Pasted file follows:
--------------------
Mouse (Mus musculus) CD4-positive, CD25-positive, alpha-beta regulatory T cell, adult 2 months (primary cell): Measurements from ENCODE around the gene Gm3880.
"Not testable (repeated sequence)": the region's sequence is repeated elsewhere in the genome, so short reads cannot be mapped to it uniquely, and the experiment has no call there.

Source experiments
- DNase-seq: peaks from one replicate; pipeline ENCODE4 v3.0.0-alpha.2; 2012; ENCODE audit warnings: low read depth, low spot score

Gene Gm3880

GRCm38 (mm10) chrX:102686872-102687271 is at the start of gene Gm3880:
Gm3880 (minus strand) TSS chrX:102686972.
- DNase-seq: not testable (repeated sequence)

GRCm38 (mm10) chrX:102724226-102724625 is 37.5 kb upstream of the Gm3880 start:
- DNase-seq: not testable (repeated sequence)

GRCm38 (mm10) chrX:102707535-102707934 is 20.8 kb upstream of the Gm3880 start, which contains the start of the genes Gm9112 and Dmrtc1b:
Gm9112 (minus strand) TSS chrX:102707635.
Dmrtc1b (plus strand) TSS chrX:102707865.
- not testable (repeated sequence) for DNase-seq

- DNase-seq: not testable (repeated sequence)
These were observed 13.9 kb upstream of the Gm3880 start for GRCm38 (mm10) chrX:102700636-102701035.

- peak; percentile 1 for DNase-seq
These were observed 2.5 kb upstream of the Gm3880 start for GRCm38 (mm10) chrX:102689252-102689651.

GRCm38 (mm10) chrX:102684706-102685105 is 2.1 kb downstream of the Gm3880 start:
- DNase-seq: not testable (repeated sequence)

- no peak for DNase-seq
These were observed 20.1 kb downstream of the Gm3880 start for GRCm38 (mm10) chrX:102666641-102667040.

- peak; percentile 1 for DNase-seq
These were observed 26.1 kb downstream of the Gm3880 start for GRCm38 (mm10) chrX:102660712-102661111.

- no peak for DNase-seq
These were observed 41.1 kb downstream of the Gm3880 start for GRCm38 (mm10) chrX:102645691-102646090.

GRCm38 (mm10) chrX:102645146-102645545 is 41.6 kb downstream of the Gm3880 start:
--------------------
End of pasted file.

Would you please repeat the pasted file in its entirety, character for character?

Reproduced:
Mouse (Mus musculus) CD4-positive, CD25-positive, alpha-beta regulatory T cell, adult 2 months (primary cell): Measurements from ENCODE around the gene Gm3880.
"Not testable (repeated sequence)": the region's sequence is repeated elsewhere in the genome, so short reads cannot be mapped to it uniquely, and the experiment has no call there.

Source experiments
- DNase-seq: peaks from one replicate; pipeline ENCODE4 v3.0.0-alpha.2; 2012; ENCODE audit warnings: low read depth, low spot score

Gene Gm3880

GRCm38 (mm10) chrX:102686872-102687271 is at the start of gene Gm3880:
Gm3880 (minus strand) TSS chrX:102686972.
- DNase-seq: not testable (repeated sequence)

GRCm38 (mm10) chrX:102724226-102724625 is 37.5 kb upstream of the Gm3880 start:
- DNase-seq: not testable (repeated sequence)

GRCm38 (mm10) chrX:102707535-102707934 is 20.8 kb upstream of the Gm3880 start, which contains the start of the genes Gm9112 and Dmrtc1b:
Gm9112 (minus strand) TSS chrX:102707635.
Dmrtc1b (plus strand) TSS chrX:102707865.
- not testable (repeated sequence) for DNase-seq

- DNase-seq: not testable (repeated sequence)
These were observed 13.9 kb upstream of the Gm3880 start for GRCm38 (mm10) chrX:102700636-102701035.

- peak; percentile 1 for DNase-seq
These were observed 2.5 kb upstream of the Gm3880 start for GRCm38 (mm10) chrX:102689252-102689651.

GRCm38 (mm10) chrX:102684706-102685105 is 2.1 kb downstream of the Gm3880 start:
- DNase-seq: not testable (repeated sequence)

- no peak for DNase-seq
These were observed 20.1 kb downstream of the Gm3880 start for GRCm38 (mm10) chrX:102666641-102667040.

- peak; percentile 1 for DNase-seq
These were observed 26.1 kb downstream of the Gm3880 start for GRCm38 (mm10) chrX:102660712-102661111.

- no peak for DNase-seq
These were observed 41.1 kb downstream of the Gm3880 start for GRCm38 (mm10) chrX:102645691-102646090.

GRCm38 (mm10) chrX:102645146-102645545 is 41.6 kb downstream of the Gm3880 start: